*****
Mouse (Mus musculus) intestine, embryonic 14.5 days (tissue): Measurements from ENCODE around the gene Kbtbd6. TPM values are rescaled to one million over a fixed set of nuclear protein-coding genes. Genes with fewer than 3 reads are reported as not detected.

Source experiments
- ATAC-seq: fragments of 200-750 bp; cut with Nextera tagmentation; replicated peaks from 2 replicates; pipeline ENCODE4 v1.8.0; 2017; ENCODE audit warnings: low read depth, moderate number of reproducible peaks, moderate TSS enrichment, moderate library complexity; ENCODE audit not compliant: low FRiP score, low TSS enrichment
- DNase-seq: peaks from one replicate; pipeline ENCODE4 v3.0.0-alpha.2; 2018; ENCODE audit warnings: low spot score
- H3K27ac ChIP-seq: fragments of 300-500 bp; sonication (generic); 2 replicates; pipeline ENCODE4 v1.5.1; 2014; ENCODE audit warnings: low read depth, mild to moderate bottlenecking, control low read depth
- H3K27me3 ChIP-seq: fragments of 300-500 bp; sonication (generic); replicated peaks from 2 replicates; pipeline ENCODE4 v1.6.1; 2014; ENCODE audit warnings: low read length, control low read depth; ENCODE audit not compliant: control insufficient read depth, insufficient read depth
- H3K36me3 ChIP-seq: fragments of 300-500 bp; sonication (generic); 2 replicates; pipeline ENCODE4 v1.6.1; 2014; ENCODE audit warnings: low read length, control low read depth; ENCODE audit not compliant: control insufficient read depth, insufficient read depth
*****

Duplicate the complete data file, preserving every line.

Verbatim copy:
Mouse (Mus musculus) intestine, embryonic 14.5 days (tissue): Measurements from ENCODE around the gene Kbtbd6. TPM values are rescaled to one million over a fixed set of nuclear protein-coding genes. Genes with fewer than 3 reads are reported as not detected.

Source experiments
- ATAC-seq: fragments of 200-750 bp; cut with Nextera tagmentation; replicated peaks from 2 replicates; pipeline ENCODE4 v1.8.0; 2017; ENCODE audit warnings: low read depth, moderate number of reproducible peaks, moderate TSS enrichment, moderate library complexity; ENCODE audit not compliant: low FRiP score, low TSS enrichment
- DNase-seq: peaks from one replicate; pipeline ENCODE4 v3.0.0-alpha.2; 2018; ENCODE audit warnings: low spot score
- H3K27ac ChIP-seq: fragments of 300-500 bp; sonication (generic); 2 replicates; pipeline ENCODE4 v1.5.1; 2014; ENCODE audit warnings: low read depth, mild to moderate bottlenecking, control low read depth
- H3K27me3 ChIP-seq: fragments of 300-500 bp; sonication (generic); replicated peaks from 2 replicates; pipeline ENCODE4 v1.6.1; 2014; ENCODE audit warnings: low read length, control low read depth; ENCODE audit not compliant: control insufficient read depth, insufficient read depth
- H3K36me3 ChIP-seq: fragments of 300-500 bp; sonication (generic); 2 replicates; pipeline ENCODE4 v1.6.1; 2014; ENCODE audit warnings: low read length, control low read depth; ENCODE audit not compliant: control insufficient read depth, insufficient read depth